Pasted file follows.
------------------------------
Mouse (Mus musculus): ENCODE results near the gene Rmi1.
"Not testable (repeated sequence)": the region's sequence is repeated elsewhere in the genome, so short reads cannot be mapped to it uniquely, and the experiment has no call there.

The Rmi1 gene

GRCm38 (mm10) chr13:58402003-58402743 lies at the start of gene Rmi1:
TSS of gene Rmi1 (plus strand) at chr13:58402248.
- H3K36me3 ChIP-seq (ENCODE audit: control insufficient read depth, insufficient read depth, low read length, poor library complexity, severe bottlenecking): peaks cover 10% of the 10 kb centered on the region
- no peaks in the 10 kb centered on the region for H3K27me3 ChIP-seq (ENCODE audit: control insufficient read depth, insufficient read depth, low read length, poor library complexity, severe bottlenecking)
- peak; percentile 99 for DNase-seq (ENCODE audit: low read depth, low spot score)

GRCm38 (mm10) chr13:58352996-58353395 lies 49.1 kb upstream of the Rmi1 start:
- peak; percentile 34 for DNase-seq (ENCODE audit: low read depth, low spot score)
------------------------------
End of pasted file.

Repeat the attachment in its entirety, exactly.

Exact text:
Mouse (Mus musculus): ENCODE results near the gene Rmi1.
"Not testable (repeated sequence)": the region's sequence is repeated elsewhere in the genome, so short reads cannot be mapped to it uniquely, and the experiment has no call there.

The Rmi1 gene

GRCm38 (mm10) chr13:58402003-58402743 lies at the start of gene Rmi1:
TSS of gene Rmi1 (plus strand) at chr13:58402248.
- H3K36me3 ChIP-seq (ENCODE audit: control insufficient read depth, insufficient read depth, low read length, poor library complexity, severe bottlenecking): peaks cover 10% of the 10 kb centered on the region
- no peaks in the 10 kb centered on the region for H3K27me3 ChIP-seq (ENCODE audit: control insufficient read depth, insufficient read depth, low read length, poor library complexity, severe bottlenecking)
- peak; percentile 99 for DNase-seq (ENCODE audit: low read depth, low spot score)

GRCm38 (mm10) chr13:58352996-58353395 lies 49.1 kb upstream of the Rmi1 start:
- peak; percentile 34 for DNase-seq (ENCODE audit: low read depth, low spot score)